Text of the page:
Logourl black
From our private database of 14,000+ case briefs...

Shutze v. Credithrift of America, Inc.

Mississippi Supreme Court
607 So. 2d 55 (1992)


Facts

Hobart and Georgia Gentry owned a home subject to a mortgage held by Deposit Guaranty Mortgage Company (Deposit Guaranty). In April 1981, in exchange for a home-equity loan of $23,679.36, the Gentrys mortgaged the home for a second time with Credithrift of America, Inc. (Credithrift) (defendant). A deed of trust was executed and recorded, conveying a security interest in the Gentrys’ home to Credithrift. The deed included a dragnet clause, which provided that the conveyance covered all future advances to the Gentrys and secured all present and future debts of the Gentrys. Thereafter, a judgment in the amount of $4,541.78 was entered against the Gentrys in favor of Thomas Shutze (plaintiff), who had entered into a previous business relationship with the Gentrys. Shutze’s judgment was recorded and thereby perfected in October 1984. In 1985, pursuant to the 1981 dragnet clause, the Gentrys renewed the loan with Credithrift and received an advance of $2,784.13. The Gentrys eventually defaulted on the loan payments and left the state. Credithrift foreclosed on the home. Subsequently, Credithrift and Schutze entered into litigation in chancery court, each claiming an interest in the Gentrys’ home. The parties did not dispute that Deposit Guaranty’s first mortgage took priority. However, Shutze argued that his perfected judgment lien had priority over Credithrift’s later-in-time advance to the Gentrys. The chancery court ruled in favor of Credithrift, holding that Shutze’s judgment lien lacked priority and was extinguished by the foreclosure. Shutze appealed.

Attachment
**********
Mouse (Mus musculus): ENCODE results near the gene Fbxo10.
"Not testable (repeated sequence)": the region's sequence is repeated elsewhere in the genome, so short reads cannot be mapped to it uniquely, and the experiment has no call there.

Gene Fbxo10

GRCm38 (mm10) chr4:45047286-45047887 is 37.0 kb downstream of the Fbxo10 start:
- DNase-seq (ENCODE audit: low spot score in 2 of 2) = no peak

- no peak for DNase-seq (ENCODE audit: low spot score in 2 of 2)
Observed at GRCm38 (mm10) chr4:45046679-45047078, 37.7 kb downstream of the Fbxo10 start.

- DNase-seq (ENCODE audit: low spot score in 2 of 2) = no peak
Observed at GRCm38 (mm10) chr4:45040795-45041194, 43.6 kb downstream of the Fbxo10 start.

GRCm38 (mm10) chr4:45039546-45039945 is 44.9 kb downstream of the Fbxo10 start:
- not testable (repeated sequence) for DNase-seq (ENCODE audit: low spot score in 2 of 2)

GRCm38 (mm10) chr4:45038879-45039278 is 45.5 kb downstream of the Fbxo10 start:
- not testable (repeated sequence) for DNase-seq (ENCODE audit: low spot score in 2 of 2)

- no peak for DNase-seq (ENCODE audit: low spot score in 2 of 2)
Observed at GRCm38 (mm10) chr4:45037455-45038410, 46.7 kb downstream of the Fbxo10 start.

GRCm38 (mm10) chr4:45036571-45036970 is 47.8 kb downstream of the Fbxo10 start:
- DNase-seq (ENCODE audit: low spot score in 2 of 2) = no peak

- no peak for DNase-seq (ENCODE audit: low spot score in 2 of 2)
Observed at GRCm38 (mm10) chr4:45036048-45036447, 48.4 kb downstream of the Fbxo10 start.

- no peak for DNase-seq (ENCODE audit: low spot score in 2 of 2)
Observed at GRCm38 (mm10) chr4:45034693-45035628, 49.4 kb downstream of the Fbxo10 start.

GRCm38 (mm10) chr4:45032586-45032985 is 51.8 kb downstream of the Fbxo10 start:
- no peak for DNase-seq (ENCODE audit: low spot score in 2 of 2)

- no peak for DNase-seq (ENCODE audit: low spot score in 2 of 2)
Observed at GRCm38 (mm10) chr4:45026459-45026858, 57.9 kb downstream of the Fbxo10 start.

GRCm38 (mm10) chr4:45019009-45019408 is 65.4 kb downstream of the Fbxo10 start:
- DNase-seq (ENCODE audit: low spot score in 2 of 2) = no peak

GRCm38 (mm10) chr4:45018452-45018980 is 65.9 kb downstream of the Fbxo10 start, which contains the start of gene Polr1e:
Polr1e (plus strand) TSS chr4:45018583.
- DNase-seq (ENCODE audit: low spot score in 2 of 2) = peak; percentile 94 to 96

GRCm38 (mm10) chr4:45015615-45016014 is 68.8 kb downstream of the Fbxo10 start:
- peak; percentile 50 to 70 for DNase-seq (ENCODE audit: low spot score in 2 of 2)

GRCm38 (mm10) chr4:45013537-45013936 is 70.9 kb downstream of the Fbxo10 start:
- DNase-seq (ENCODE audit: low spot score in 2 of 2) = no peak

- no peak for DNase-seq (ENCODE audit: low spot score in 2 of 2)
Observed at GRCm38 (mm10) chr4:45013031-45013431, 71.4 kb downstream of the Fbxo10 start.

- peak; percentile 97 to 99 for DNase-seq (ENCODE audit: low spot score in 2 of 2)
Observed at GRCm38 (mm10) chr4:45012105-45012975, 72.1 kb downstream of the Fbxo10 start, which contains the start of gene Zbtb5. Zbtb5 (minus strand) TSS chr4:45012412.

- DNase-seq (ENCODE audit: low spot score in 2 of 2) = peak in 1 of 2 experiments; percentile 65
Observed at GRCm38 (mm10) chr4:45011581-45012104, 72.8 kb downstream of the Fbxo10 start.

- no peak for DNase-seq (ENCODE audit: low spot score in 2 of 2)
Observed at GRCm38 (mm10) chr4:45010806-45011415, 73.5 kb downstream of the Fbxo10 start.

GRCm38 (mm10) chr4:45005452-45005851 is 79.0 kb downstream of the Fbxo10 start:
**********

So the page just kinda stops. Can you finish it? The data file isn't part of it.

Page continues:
Rule of Law

The rule of law is the black letter law upon which the court rested its decision.

To access this section, please start your free trial or log in.

Issue

The issue section includes the dispositive legal issue in the case phrased as a question.

To access this section, please start your free trial or log in.

Holding and Reasoning (Robertson, J.)

The holding and reasoning section includes:

  • A “yes” or “no” answer to the question framed in the issue section;
  • A summary of the majority or plurality opinion, using the CREAC method; and
  • The procedural disposition (e.g. reversed and remanded, affirmed, etc.).

To access this section, please start your free trial or log in.

What to do next…

  1. Unlock this case brief with a free (no-commitment) trial membership of Quimbee.

    You’ll be in good company: Quimbee is one of the most widely used and trusted sites for law students, serving more than 97,000 law students since 2011. Some law schools—such as Yale, Vanderbilt, Berkeley, and the University of Illinois—even subscribe directly to Quimbee for all their law students. Read our student testimonials.

  2. Learn more about Quimbee’s unique (and proven) approach to achieving great grades at law school.

    Quimbee is a company hell-bent on one thing: helping you get an “A” in every course you take in law school, so you can graduate at the top of your class and get a high-paying law job. We’re not just a study aid for law students; we’re the study aid for law students. Read more about Quimbee.

Here's why 176,000 law students have relied on our case briefs:

  • Written by law professors and practitioners, not other law students. 14,000 briefs, keyed to 188 casebooks. Top-notch customer support.
  • The right amount of information, includes the facts, issues, rule of law, holding and reasoning, and any concurrences and dissents.
  • Access in your classes, works on your mobile and tablet. Massive library of related video lessons and high quality multiple-choice questions.
  • Easy to use, uniform format for every case brief. Written in plain English, not in legalese. Our briefs summarize and simplify; they don’t just repeat the court’s language.